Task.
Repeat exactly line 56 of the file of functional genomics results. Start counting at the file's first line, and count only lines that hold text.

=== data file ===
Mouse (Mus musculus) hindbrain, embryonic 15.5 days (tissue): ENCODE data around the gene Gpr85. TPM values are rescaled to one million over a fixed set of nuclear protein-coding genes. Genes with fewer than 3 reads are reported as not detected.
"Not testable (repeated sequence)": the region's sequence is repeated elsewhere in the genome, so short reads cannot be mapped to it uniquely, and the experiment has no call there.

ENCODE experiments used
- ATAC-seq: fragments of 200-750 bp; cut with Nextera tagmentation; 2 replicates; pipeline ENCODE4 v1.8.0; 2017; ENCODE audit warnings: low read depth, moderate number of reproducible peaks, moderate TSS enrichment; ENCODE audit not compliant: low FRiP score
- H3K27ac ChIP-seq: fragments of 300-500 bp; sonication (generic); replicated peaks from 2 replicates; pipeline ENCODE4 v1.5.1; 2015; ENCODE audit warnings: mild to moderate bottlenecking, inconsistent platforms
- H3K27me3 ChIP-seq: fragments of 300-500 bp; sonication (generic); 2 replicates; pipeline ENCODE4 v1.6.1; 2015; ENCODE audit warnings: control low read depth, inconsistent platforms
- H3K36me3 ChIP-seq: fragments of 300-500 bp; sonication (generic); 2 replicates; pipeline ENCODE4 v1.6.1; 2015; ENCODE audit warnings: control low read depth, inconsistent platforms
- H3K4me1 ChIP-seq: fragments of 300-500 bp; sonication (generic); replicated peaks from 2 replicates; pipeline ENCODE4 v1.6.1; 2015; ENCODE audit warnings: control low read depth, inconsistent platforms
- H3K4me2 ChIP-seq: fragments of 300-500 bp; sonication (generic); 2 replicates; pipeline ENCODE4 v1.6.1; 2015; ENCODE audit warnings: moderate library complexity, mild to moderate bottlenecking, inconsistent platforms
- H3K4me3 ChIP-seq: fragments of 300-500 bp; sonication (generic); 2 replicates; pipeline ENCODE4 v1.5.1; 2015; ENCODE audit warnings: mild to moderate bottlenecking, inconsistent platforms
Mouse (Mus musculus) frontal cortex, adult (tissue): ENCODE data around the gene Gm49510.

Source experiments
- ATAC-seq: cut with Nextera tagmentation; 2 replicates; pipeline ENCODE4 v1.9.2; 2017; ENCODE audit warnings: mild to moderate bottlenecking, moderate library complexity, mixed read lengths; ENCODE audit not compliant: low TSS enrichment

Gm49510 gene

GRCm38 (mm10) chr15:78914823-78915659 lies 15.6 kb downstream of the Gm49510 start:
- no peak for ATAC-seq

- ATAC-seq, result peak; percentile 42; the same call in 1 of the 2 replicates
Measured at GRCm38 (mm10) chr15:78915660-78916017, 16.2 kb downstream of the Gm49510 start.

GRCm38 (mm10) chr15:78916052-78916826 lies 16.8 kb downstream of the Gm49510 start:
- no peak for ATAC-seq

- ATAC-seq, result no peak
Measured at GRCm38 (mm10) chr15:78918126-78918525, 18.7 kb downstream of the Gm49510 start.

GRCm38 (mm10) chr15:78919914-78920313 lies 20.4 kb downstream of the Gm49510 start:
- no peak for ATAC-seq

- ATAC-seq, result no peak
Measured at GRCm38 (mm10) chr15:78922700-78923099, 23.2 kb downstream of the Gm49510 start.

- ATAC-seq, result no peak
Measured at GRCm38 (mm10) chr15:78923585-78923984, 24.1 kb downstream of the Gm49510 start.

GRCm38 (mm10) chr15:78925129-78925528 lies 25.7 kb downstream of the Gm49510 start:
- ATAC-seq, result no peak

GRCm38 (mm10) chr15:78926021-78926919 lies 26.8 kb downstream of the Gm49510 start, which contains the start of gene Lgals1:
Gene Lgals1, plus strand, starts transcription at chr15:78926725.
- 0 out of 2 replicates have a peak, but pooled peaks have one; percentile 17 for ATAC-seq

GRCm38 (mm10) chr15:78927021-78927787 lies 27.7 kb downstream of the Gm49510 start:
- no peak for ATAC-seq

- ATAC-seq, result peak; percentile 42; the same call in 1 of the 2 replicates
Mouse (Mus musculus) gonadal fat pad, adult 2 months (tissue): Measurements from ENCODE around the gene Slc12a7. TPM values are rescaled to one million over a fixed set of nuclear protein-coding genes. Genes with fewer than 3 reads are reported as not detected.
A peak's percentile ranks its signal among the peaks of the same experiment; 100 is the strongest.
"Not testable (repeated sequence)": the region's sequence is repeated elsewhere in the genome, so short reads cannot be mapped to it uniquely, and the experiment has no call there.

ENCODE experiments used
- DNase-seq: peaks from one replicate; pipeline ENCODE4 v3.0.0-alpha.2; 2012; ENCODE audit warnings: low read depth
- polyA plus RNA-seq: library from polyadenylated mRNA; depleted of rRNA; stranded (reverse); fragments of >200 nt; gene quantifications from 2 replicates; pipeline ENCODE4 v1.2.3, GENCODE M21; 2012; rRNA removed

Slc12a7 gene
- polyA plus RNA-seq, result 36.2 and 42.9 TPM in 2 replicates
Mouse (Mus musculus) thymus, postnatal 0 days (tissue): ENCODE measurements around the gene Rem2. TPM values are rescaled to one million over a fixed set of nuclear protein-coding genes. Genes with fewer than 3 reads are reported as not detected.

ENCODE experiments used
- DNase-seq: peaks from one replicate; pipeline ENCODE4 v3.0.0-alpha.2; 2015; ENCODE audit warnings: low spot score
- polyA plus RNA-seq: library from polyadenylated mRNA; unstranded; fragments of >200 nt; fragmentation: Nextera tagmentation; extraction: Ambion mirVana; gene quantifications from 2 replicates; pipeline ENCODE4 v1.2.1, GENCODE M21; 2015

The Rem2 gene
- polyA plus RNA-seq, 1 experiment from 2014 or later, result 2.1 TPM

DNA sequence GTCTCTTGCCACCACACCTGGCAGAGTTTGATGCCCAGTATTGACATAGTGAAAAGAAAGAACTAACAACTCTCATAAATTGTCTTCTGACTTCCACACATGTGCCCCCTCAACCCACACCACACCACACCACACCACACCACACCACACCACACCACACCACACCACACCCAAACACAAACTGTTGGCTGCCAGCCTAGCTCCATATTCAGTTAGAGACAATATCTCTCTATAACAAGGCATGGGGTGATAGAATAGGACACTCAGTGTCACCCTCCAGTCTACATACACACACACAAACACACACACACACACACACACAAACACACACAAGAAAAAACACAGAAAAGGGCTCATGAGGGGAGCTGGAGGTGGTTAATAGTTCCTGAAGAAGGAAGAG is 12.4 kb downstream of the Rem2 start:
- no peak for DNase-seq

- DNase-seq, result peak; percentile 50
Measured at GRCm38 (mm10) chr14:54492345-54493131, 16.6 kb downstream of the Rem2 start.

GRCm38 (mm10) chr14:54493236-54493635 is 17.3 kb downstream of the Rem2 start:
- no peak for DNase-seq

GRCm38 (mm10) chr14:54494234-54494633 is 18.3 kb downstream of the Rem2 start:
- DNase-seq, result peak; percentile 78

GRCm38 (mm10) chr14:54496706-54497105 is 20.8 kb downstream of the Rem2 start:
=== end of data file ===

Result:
- no peak for DNase-seq